Former U.S. Navy SEAL Team 6 member Robert O'Neill discussed Operation Neptune Spear, the mission that resulted in Osama bin Laden's death on May 1, 2011, in a special conversation held in the 9/11 Memorial Museum for members of the 9/11 community yesterday. Today marks the fourth anniversary of bin Laden’s death.
Before the event, O’Neill met with 9/11 family members in the Museum’s Foundation Hall, where the shirt he wore during the mission and other related artifacts are on display.
O’Neill then told a detailed story from his perspective about killing bin Laden and answered questions from an audience consisting of first responders, 9/11 family members, veterans and 9/11 survivors. Below are some topics O’Neill touched on:
His motivation for the mission: “I remember talking to the guys; there was never a hesitation. We’re going now, we’re going to do this for – the person I always bring up is the single mom that went to work on Tuesday morning and then decided it’s better to jump to her death than burn alive. We went for her. We went for the firefighters who were running up as everyone was running down. We went for everybody.”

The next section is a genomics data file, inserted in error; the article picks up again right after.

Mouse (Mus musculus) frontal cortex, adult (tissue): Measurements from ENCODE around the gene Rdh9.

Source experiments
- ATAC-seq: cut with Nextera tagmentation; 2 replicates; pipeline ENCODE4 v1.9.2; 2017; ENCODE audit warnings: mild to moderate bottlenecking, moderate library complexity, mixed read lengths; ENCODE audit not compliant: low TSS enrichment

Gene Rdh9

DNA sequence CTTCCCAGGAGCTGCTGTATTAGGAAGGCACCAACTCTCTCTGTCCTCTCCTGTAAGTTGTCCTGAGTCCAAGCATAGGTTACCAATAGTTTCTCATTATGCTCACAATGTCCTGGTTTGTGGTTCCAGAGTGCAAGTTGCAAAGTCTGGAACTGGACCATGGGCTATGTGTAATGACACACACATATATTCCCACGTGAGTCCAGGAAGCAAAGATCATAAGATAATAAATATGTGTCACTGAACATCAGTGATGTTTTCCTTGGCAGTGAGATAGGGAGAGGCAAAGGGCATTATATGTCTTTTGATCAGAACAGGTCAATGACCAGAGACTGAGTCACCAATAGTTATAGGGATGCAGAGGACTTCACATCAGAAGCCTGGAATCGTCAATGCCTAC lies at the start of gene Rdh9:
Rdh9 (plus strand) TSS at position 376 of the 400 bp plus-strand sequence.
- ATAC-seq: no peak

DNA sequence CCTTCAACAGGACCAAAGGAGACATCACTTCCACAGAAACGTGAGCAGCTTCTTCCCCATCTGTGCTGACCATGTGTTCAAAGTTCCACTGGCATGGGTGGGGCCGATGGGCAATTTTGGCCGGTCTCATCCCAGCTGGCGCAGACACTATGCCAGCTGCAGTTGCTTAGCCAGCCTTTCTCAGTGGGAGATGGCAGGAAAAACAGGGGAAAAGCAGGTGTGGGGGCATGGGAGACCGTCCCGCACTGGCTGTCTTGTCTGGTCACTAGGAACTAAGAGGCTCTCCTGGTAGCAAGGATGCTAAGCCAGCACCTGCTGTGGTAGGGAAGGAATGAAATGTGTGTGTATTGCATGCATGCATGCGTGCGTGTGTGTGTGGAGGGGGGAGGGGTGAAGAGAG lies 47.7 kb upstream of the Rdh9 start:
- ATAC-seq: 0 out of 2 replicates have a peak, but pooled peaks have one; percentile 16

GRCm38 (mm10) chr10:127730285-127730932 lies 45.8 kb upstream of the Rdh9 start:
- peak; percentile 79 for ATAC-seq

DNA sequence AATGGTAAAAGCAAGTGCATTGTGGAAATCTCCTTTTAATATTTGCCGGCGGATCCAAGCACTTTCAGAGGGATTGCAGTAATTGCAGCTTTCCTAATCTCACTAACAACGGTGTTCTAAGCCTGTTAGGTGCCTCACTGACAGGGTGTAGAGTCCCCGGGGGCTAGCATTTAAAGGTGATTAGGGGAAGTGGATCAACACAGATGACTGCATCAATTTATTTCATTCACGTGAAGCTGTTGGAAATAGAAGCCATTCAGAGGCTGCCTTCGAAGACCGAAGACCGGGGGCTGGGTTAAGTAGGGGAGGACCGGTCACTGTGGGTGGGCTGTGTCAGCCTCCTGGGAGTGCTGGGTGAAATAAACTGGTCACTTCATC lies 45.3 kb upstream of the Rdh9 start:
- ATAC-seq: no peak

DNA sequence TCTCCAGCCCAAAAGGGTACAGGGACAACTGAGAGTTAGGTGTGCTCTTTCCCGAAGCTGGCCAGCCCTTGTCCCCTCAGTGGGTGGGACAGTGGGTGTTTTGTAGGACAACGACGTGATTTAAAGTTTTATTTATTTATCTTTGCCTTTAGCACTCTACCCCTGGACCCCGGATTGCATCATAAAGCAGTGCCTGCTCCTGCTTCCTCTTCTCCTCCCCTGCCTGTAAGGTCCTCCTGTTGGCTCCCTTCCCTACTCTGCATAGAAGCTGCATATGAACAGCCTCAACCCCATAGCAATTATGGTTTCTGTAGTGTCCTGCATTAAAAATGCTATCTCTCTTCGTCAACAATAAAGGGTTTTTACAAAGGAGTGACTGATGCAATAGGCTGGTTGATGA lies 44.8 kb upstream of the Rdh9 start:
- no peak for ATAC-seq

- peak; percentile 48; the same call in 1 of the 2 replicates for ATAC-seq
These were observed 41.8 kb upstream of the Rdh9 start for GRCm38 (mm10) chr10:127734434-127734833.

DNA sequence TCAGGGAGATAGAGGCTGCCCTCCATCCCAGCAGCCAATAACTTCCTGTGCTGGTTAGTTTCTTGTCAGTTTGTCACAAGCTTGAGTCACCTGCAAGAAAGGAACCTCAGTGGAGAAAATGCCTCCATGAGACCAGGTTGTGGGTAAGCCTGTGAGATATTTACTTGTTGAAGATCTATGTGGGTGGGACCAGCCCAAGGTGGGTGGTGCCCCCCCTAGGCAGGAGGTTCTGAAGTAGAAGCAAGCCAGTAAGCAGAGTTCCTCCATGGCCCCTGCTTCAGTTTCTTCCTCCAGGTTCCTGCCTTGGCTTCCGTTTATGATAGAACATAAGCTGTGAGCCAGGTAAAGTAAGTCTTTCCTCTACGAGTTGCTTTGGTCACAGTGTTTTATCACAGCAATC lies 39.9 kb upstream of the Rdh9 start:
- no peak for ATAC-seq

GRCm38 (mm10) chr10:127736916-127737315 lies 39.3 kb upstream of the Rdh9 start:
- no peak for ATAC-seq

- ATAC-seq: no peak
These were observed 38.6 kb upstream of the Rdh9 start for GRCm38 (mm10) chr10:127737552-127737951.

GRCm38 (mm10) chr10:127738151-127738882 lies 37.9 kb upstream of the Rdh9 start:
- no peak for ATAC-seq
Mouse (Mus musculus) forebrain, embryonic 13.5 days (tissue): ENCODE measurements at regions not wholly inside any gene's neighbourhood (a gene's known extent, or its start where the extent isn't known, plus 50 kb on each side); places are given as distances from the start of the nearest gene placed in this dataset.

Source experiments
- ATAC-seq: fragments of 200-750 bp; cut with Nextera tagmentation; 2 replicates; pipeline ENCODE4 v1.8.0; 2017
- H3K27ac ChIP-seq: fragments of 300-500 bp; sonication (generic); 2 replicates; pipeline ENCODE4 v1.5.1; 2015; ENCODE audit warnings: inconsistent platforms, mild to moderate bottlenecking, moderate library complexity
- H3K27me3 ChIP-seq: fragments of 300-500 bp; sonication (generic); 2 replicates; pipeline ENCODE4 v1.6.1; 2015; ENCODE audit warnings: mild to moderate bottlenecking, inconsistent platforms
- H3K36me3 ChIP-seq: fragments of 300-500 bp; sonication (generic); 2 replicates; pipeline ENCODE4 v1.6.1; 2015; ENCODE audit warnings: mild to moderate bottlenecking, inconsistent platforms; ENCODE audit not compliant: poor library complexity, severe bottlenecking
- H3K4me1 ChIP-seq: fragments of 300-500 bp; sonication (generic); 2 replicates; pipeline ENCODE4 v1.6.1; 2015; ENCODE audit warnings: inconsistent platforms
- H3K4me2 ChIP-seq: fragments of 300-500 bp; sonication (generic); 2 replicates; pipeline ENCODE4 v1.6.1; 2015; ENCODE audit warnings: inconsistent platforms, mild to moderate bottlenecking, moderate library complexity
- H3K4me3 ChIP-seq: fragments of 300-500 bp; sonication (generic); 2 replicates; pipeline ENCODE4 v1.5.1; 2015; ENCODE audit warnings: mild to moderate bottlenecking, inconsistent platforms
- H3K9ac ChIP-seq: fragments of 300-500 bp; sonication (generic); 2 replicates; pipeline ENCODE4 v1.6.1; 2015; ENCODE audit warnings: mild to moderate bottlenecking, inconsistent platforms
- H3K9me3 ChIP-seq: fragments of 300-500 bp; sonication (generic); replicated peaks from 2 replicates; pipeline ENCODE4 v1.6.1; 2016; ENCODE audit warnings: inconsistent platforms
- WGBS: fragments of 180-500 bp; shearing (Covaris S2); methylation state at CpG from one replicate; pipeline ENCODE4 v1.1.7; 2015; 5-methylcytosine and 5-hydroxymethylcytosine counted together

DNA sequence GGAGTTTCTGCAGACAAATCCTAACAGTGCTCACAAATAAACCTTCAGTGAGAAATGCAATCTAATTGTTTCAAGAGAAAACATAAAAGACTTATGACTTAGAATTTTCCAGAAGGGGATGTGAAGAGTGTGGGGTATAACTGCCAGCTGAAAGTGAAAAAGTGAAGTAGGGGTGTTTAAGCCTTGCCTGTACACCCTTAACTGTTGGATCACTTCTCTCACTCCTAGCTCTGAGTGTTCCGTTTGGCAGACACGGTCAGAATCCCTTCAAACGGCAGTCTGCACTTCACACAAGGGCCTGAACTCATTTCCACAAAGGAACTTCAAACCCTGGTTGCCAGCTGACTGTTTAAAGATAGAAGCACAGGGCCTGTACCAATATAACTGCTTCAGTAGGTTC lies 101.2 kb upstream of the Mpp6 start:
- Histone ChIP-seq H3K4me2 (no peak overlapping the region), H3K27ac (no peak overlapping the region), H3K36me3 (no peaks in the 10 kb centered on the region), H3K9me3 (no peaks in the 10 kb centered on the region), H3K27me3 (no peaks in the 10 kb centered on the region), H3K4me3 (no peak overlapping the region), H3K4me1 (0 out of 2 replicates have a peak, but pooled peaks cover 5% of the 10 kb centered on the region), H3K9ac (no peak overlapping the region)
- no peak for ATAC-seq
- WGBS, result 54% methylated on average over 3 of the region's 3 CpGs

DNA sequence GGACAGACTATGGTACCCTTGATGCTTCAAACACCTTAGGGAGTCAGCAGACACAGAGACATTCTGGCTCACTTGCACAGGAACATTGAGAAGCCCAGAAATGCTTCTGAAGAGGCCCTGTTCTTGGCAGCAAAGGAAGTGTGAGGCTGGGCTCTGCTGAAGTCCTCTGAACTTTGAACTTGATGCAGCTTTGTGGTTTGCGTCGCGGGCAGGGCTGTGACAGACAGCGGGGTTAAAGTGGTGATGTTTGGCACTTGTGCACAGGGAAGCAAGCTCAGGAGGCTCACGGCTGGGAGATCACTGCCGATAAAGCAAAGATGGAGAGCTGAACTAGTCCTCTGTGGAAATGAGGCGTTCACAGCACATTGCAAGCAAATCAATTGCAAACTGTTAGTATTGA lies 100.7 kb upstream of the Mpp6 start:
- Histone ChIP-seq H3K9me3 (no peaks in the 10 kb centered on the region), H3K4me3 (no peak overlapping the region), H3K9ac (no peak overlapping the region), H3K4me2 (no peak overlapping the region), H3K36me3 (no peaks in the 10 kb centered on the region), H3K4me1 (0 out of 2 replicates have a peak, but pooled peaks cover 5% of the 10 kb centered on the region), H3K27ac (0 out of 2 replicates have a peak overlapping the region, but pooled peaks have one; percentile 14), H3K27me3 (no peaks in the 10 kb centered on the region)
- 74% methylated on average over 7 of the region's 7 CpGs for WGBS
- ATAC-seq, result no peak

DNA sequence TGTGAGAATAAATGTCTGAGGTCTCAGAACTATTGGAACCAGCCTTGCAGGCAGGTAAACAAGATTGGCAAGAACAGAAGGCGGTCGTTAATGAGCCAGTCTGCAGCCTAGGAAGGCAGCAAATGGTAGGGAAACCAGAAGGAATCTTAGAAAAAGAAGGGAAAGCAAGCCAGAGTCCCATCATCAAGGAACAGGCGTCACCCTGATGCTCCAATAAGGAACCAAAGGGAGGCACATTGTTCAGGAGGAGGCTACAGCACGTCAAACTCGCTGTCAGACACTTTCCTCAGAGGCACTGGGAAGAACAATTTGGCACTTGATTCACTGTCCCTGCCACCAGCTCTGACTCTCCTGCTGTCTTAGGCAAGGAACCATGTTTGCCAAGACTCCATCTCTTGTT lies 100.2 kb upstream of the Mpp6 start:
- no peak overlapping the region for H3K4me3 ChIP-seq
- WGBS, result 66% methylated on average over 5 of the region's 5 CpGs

Accepting the likelihood of death during the mission: “We accepted it; we weren’t afraid. We had been fighting since 9/11 almost to a point to get to a spot of preparedness to be good enough to get this mission done. This was a means – proof of concept, ‘we’re going to be able to do this,’ and we’re not coming back.”
Killing bin Laden: “A foot and a half in front of me was Osama bin Laden. And I shot him twice, and then once more. And it didn’t really sink in; the wife sort of came at me and there was like, two-year-old kid there. So I pulled her over to the bed and grabbed the kid. And I remember thinking to grab the kid because he had nothing to do with this. I don’t want him to be afraid. So I picked him up, put him with the wife. I turned around, other SEALs were coming in the room, and I kind of stopped there and looked at them. … [One of the SEALs] was looking at me, and said ‘Are you OK?’ I said ‘What do we do now?’ And he laughed and put his hand on my shoulder, and he said, ‘Now we go find the computers.’”
By Jordan Friedman, 9/11 Memorial Research and Digital Projects Associate